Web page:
Of course, the credit card issuers, the auto lease firms, and the sub prime lenders who peddle mortgages for 105 percent of a home’s value, understand the American psyche all too well. Last year, though the average cardholder already carries nine cards in his or her wallet, card companies mailed out an estimated 3.3 billion credit card solicitations. That’s about 30 per household. Their goal: snag a greater share of the $3 trillion in credit lines already extended, or $30,000 a household.
What an astonishing number! A lot of Americans today barely make $30,000 per year. People that mortgage their home, especially every time they get any equity into it, rarely realize that if you cannot keep up with the payments, the lenders get to take their home away. Especially if you have those nine credit cards in your wallet, it will be hard to keep up with the payments.
While you are racing to the bank to deposit the money in your checking account that you got from a pay-day advance, to cover the check that you wrote two days ago, consider this: credit cards only make up a portion of this huge amount of debt, but often serve as a “gateway” to other debt such as car loans, home mortgages, and even payday advances.
Analysis of Potential Causes
Potential Cause: Overindulged Desire
Susan Carpenter writes, “She earned $27,000 a year but owned 300 pairs of shoes. Now the self-proclaimed Imelda Marcos (the world’s best-known shoe collector) of Marina Del Rey’ is paying for it.” I can relate to this, myself having 50 pairs of black shoes alone.
Potential Cause: Lack of Self Control
Lack of self-control is the number one cause of debt, stated by Dave Ramsey in his book The Total Money Makeover: “90 percent of people in our culture buy things they cannot afford (5).” Most experts believe that overspending and the need for instant gratification are some of the main causes to this problem. “Part of the problem with our debt obsession is that, for some, it is close to an addiction (Lim).”
“Our money behavior is actually a big expression of who we are inside,” notes Tahira Hira, professor of human development and family studies at Iowa State University. “It shows how much we are willing to accept reality and how much we want to be something that we are not.” If a person has a core lack of self-control, and the reality that they live in says, “I need this $80 pair of jeans, and I can afford it,” then that says something about what is going on in their life. It manifests in all of their actions, including how they spend their money.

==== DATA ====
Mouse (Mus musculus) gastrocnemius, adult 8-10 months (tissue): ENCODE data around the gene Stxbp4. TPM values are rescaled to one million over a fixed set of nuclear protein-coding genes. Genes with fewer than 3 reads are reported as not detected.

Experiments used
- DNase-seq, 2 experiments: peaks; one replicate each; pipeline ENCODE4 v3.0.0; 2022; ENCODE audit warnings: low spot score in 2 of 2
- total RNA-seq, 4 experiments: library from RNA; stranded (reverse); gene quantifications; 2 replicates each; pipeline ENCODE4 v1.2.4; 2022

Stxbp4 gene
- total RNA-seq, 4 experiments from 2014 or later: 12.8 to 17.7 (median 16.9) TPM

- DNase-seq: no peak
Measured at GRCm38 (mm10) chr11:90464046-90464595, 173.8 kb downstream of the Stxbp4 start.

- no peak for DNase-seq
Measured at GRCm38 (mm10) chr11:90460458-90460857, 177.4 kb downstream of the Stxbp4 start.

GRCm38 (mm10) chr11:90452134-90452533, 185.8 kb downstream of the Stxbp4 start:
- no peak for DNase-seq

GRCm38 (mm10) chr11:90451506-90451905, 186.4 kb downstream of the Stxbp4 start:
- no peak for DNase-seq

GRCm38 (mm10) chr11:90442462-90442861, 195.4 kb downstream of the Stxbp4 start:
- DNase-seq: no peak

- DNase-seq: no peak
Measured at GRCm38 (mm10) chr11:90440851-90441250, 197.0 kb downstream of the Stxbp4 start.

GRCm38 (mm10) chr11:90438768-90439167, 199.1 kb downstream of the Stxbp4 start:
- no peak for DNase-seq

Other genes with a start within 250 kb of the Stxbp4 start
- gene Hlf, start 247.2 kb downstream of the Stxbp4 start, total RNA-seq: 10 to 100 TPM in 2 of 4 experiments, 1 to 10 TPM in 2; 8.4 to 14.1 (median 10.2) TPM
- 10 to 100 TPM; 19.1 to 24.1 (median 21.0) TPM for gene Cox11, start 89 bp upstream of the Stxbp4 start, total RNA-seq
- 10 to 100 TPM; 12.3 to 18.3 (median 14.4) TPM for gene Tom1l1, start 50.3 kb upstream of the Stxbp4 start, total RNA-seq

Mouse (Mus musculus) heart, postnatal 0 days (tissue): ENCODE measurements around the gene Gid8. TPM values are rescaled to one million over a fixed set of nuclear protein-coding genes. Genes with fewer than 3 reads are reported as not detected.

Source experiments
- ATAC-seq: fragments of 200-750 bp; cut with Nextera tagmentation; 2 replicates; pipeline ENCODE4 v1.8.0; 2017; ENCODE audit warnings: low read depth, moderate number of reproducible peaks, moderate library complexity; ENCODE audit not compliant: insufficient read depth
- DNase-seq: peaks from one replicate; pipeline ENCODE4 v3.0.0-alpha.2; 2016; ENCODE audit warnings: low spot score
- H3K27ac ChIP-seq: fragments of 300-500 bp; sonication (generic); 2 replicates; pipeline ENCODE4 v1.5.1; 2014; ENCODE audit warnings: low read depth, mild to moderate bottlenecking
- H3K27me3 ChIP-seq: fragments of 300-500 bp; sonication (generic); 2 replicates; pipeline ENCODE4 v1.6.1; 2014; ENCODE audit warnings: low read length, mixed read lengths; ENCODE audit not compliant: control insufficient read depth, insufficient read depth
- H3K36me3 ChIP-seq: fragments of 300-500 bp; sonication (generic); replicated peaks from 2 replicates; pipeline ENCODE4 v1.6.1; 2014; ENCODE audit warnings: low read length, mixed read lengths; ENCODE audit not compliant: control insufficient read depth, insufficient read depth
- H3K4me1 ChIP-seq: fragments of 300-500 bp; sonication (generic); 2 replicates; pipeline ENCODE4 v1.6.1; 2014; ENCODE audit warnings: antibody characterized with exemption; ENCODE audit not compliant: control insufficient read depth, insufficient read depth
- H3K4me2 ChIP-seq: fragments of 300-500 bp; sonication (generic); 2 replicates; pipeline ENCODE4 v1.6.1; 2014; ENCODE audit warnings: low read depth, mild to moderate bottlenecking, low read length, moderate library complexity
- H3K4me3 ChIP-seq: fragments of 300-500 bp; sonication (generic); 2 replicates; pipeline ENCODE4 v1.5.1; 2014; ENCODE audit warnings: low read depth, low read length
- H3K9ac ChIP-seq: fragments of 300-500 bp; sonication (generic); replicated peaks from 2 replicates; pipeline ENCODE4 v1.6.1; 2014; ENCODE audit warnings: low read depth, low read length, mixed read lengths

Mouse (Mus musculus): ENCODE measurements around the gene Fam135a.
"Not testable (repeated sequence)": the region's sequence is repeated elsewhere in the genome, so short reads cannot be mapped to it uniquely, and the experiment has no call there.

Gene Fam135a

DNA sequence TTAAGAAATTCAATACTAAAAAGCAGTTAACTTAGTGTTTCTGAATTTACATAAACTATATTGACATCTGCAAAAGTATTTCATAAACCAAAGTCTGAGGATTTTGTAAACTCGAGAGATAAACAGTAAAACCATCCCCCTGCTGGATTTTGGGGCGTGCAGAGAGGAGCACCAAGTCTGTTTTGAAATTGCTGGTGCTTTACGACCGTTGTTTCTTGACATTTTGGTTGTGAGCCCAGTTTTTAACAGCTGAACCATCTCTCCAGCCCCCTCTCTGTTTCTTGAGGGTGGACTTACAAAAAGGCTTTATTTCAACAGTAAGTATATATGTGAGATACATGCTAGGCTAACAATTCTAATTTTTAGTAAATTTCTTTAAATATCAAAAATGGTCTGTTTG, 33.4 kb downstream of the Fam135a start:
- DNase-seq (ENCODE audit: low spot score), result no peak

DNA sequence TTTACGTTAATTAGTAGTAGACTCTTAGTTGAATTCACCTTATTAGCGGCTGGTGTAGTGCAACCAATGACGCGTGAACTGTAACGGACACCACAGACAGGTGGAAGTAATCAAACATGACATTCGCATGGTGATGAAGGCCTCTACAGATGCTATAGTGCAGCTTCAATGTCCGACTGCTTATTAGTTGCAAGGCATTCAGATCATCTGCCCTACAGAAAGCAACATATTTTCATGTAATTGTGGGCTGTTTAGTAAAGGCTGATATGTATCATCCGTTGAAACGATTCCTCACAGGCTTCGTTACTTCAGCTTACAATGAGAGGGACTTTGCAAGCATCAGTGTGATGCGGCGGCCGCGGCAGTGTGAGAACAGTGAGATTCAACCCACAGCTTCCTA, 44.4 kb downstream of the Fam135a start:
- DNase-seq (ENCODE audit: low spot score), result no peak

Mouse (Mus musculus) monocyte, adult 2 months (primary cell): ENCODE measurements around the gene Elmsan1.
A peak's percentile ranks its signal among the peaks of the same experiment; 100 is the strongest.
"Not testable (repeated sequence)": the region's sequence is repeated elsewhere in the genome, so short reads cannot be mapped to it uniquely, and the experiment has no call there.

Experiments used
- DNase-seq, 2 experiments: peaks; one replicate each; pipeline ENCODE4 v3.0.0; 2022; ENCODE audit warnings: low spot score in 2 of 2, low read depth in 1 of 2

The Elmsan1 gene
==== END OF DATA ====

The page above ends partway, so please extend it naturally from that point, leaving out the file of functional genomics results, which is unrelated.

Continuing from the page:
Potential Cause: Predatory Creditors
More than 80 percent of college students have at least one credit card by the end of their freshman year, according to Robert Manning, author of the just-published Credit Card Nation (Basic Books). Of those, 25 percent received their first card in high school. According to Manning, the credit card companies are trying to get people as young as possible to establish corporate loyalty.
As far as blaming the credit card companies, it’s easy. They do deserve some of the credit’. Some Americans in debt think: “Just lower my interest; that will get me out or I’ll just transfer my balance to another credit card. It’s so easy to lower my payments!” The American way is to blame someone else. But in order to really fix this problem, one must look at his or her face in the mirror and accept responsibility. Don’t blame anyone else for what you have done.
There are many solutions offered by many advisors about how to “get out of debt.” One should be weary those offering to help you “get out debt fast!” This is better known as debt consolidation.
Debt consolidation is “to combine several loans or liabilities into one loan. Put another way, taking out a new loan to pay off a number of other debts. The most common reason for debt consolidation is to attain a lower interest rate, but it might also be for simplicity (answers.com). Just like the commercial for Consolidated Debt Solutions raves, “I had so many credit cards and they lowered the rates on all of them. I can’t believe how easy it is to pay off all of my credit cards!” You can see the people in the background, dancing in a conga line. The company makes it sound so easy and glamorous, but beware.